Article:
You can customize the
RecyclerView objects to
meet your specific needs. The standard classes described in
Create dynamic lists with
RecyclerView provide all the functionality
that most developers will need; in many cases, the only customization you need
to do is design the view for each view holder and write the code to update
those views with the appropriate data. However, if your app has specific
requirements, you can modify the standard behavior in a number of ways. This
page describes some of the other possible customizations.
Modifying the layout
RecyclerView uses a layout manager to
position the individual items on the screen and determine when to reuse item views that are no
longer visible to the user. To reuse (or recycle) a view, a layout manager may ask the
adapter to replace the contents of the view with a different element from the dataset. Recycling
views in this manner improves performance by avoiding the creation of unnecessary views or
findViewById() lookups. The Android
Support Library includes three standard layout managers, each of which offers many customization
LinearLayoutManagerarranges the items in a one-dimensional list. Using a
LinearLayoutManagerprovides functionality like the older
GridLayoutManagerarranges the items in a two-dimensional grid, like the squares on a checkerboard. Using a
GridLayoutManagerprovides functionality like the older
StaggeredGridLayoutManagerarranges the items in a two-dimensional grid, with each column slightly offset from the one before, like the stars in an American flag.
If none of these layout managers suits your needs, you can create your own by
Add item animations
Whenever an item changes, the
uses an animator to change its appearance. This animator is an object that
extends the abstract
RecyclerView.ItemAnimator class. By default, the
provide the animation. If you want to provide custom animations, you can define
your own animator object by extending
Enable list-item selection
library enables users to select items in
RecyclerView list using touch or mouse input.
You retain control over the visual presentation of a selected item. You
can also retain control over policies controlling selection behavior, such as
items that can be eligible for selection, and how many items can be selected.
To add selection support to a
instance, follow these steps:
- Determine which selection key type to use, then build a
There are three key types that you can use to identify selected items:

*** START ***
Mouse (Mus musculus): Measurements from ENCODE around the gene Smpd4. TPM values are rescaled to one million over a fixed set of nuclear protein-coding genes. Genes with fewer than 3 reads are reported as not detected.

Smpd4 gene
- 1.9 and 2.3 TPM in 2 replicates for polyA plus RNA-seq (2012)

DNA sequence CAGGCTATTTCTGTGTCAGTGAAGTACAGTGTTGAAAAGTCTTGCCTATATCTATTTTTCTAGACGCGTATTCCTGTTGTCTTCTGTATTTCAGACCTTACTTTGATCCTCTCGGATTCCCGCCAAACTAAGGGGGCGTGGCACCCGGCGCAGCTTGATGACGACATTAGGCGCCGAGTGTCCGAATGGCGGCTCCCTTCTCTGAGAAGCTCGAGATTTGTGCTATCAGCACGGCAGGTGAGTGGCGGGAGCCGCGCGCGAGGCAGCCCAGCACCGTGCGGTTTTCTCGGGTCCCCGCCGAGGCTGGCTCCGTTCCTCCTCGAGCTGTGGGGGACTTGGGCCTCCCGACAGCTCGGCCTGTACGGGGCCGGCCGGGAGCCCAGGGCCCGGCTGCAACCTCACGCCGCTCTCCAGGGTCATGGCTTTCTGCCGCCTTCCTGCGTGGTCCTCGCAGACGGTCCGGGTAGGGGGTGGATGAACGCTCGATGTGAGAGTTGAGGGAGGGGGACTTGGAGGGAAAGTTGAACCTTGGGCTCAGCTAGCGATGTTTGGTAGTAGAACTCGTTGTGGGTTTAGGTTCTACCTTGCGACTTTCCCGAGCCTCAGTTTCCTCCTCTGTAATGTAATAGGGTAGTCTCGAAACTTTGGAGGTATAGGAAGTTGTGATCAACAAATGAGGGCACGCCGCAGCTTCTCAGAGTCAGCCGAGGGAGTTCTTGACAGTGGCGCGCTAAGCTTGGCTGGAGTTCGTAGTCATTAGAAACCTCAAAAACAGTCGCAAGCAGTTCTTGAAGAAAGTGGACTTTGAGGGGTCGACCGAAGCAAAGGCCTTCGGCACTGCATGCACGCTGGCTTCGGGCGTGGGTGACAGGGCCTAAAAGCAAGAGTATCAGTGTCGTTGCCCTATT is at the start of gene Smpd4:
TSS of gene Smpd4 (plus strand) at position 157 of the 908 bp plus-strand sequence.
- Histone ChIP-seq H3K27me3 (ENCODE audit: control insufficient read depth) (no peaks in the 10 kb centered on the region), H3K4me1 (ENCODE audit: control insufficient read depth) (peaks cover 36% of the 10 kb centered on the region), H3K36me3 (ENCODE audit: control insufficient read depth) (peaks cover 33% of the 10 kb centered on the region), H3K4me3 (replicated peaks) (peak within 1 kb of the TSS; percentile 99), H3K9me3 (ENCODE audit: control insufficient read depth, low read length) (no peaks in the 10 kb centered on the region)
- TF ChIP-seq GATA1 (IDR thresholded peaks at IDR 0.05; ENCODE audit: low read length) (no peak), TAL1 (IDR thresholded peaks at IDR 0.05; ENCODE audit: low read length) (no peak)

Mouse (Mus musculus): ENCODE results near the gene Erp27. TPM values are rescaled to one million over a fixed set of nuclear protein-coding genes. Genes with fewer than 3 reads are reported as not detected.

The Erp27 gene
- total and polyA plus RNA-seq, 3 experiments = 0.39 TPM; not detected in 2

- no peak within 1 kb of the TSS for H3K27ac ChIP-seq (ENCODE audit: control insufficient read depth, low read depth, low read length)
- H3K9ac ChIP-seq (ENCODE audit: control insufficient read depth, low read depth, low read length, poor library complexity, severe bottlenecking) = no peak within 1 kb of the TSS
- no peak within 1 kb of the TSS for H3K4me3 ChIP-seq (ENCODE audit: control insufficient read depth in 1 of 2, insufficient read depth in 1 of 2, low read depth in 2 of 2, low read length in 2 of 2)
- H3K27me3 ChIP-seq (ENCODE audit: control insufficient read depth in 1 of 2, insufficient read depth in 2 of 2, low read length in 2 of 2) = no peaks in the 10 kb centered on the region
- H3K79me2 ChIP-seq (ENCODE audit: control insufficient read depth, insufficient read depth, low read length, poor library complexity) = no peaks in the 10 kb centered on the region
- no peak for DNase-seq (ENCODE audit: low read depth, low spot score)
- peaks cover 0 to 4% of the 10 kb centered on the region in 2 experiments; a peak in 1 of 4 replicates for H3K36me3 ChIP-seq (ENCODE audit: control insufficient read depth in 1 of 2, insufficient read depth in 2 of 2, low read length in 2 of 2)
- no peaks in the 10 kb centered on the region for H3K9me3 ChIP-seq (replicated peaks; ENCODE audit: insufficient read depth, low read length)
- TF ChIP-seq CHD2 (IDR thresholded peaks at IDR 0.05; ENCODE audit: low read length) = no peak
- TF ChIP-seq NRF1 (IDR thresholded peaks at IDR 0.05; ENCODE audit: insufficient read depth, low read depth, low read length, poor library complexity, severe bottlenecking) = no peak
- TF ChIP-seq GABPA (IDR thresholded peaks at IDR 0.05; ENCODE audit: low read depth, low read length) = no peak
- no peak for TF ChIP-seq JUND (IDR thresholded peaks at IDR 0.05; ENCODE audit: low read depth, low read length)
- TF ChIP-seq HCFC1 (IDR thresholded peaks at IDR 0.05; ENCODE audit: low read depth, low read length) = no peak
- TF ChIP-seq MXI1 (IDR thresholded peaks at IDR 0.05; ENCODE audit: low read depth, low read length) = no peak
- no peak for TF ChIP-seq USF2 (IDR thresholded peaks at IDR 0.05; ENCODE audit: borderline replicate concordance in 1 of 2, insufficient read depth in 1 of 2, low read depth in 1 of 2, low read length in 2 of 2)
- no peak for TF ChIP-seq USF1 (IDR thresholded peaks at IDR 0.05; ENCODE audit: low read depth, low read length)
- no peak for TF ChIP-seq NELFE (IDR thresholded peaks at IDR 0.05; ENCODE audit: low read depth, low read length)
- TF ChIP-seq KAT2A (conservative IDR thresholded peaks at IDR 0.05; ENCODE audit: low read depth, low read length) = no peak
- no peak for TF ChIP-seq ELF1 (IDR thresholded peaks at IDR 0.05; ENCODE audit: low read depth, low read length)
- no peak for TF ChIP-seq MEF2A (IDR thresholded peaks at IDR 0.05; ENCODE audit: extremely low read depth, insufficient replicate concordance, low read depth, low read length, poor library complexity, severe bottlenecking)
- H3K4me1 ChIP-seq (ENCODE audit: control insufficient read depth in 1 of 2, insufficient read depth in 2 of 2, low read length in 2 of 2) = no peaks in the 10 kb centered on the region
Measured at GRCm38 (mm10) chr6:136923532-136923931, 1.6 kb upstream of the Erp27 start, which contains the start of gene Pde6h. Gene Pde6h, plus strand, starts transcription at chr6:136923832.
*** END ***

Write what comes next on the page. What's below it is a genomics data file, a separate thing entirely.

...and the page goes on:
Parcelable(and all subclasses like
Long. For detailed information about selection-key types, see
- Update item
RecyclerViewto reflect that the user has selected or unselected it.
The selection library does not provide a default visual decoration for the selected items. You must provide this when you implement
onBindViewHolder(). The recommended approach is as follows:
setSelected()) on the
false(depending on if the item is selected).
- Update the styling of the view to represent the activated status. We recommend you use a color state list resource to configure the styling.
ActionModeto provide the user with tools to perform an action on the selection.
- Perform any interpreted secondary actions
- Assemble everything with
- Include selection in the activity lifecycle events.
enables the selection library to access information about
RecyclerView items given a
It is effectively a factory for
instances that are backed up by (or extracted from) a
to be notified when selection changes. When a selection is first created,
ActionMode to represent this to the
user, and provide selection-specific actions. For example, you may add a
delete button to the
ActionMode bar, and
connect the back arrow on the bar to clear the selection. When the selection
becomes empty (if the user cleared the selection the last time), don't
forget to terminate action mode.
At the end of the event processing pipeline, the library may determine that
the user is attempting to activate an item by tapping it, or is attempting
to drag and drop an item or set of selected items. React to these
interpretations by registering the appropriate listener. For more
The following example shows how to put these pieces together by using the
Long selection key:
var tracker = SelectionTracker.Builder( "my-selection-id", recyclerView, StableIdKeyProvider(recyclerView), MyDetailsLookup(recyclerView), StorageStrategy.createLongStorage()) .withOnItemActivatedListener(myItemActivatedListener) .build()
SelectionTracker tracker = new SelectionTracker.Builder<>( "my-selection-id", recyclerView, new StableIdKeyProvider(recyclerView), new MyDetailsLookup(recyclerView), StorageStrategy.createLongStorage()) .withOnItemActivatedListener(myItemActivatedListener) .build();
In order to build a
instance, your app must supply the same
RecyclerView.Adapter that you used to
For this reason, you will most likely need to inject the
instance, once created, into your
RecyclerView.Adapter after the
created. Otherwise, you won't be able to check an item's selected status from
In order to preserve selection state across the
events, your app must call the selection tracker's
methods from the activity's
methods respectively. Your app must also supply a unique selection ID to the
constructor. This ID is required because an activity or a fragment may have
more than one distinct, selectable list, all of which need to be persisted
in their saved state.
used in the Sunflower demo app.